The zeitgeist has a peculiar way of dictating the way collections come about, which proved to be accurate for the AW21 menswear round-up part two. Clickbait luxury pieces from the biggest names in fashion are battling it out to overthrow Bernie Sanders of his meme-coup of 2021 with larger than life backpack jackets and duffle bags in the shape of aeroplanes. Parallelly collections are becoming ever so political, with recontextualised military uniforms and brands shedding light on the inequality war throughout their collections, designers today are taking a stand and responding to the zeitgeist with collections of hope and humour.
The multi-talented photographer and creative director Eli Russell Linnetz presented his multi-conceptual ERL AW21 collection titled “The Final Frontier” with a lookbook that showcased what Cali beach bums should be wearing to an apres-ski in Big Bear, California in 2021. The 33-look collection saw references to ‘90s pop culture and Americana, juxtaposed with accents of tinfoil outerwear and harlequin hats. Linnetz sure knows how to make one giggle over clothing. ERL is still a young brand in terms of age, but Linnetz has consistently put out great collections that centres around his love for California: easy-going clothes and humour since its inauguration in 2018. This collection was in no way different.
For his AW21 collection, Linnetz has collaborated with Salomon on skis and boots featuring a bold Americana-inspired star print, which complemented the collection and lookbook perfectly. Shades of grey melange, teddy bear brown were parallelled with acid green, bright orange and cream across sweats, long johns and fuzzy knits. The star pieces of the collection were undoubtedly the shearling tote bags and not to mention his venture into the realms of formal wear. In classic fashion show history, closing a show with a wedding look or prom look, in this case, has become less normal, however, Linnetz brought this tradition back and exemplifies what the ERL client should be wearing on his wedding day.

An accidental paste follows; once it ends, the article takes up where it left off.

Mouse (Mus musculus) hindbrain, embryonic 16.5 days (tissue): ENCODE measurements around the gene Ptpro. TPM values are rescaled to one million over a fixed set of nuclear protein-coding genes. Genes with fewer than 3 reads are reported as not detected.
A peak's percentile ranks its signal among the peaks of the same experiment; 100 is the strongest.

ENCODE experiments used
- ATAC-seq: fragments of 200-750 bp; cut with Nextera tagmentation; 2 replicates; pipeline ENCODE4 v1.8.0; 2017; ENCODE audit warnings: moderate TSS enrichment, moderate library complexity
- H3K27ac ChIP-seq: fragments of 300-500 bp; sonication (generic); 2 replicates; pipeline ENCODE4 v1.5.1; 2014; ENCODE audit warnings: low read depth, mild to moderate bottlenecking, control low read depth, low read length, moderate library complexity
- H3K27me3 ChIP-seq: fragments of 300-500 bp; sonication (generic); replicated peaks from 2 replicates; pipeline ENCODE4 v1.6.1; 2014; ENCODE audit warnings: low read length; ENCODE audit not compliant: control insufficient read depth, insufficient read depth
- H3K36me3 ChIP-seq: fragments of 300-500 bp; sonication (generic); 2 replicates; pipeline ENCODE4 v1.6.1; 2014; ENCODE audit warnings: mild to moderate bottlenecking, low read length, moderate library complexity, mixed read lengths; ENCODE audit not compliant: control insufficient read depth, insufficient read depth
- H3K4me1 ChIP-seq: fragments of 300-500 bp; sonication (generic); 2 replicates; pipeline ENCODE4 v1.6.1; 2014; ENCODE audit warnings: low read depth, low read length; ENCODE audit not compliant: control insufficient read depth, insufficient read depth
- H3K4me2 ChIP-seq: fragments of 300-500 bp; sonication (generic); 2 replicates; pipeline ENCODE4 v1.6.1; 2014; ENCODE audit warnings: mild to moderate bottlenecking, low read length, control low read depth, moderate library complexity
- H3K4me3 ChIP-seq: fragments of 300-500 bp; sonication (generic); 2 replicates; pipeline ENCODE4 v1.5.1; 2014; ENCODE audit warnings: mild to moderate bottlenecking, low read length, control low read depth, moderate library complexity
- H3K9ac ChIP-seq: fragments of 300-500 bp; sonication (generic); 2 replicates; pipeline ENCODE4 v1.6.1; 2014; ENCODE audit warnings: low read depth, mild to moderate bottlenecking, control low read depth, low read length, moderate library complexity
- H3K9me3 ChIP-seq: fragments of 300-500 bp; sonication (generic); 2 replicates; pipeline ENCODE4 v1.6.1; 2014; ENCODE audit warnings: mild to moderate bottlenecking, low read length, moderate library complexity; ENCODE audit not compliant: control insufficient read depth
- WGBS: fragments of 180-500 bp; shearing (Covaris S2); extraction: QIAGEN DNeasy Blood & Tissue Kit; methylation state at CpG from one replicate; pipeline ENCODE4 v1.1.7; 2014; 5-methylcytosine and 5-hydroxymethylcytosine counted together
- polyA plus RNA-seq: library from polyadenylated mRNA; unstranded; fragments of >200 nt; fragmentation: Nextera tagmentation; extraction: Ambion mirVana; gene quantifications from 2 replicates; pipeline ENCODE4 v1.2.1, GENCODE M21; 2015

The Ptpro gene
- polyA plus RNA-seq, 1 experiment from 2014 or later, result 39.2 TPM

Virgil Abloh’s sixth collection for Louis Vuitton saw a deeper and more personal approach to design from the American designer. Perhaps his most thorough and well-executed collection to date, Abloh challenged the status quo and spoke tales about being a Ghanaian designer from Chicago in a predominantly white fashion sphere in Paris. As Saul Williams and Kai Isaiah Jamal spoke words of breaking barriers and inequality, the models appeared in hand-in-glove fitted tailoring partnered with classic LV staples printed with his “Tourist vs. Purist” motto, whilst Mos Def performed on the sidelines.
There were so many hidden – and not so hidden – messages to Abloh’s theme this season, perhaps the most obvious was the bomber jackets which featured 3D skylines of both Paris and Chicago. Kente cloth infused with the LV monogram also underlined his personal heritage this season. The minimalist palette of burnt orange, green and red were combined with an impressive iteration of the LV ‘Keepall’ in the shape of an aeroplane, an emblem that could also be found as buttons on the outerwear. The plane signified two things in this collection, Louis Vuitton originally being a travel goods brand and Virgil Abloh’s own impressive journey from Chicago to Paris.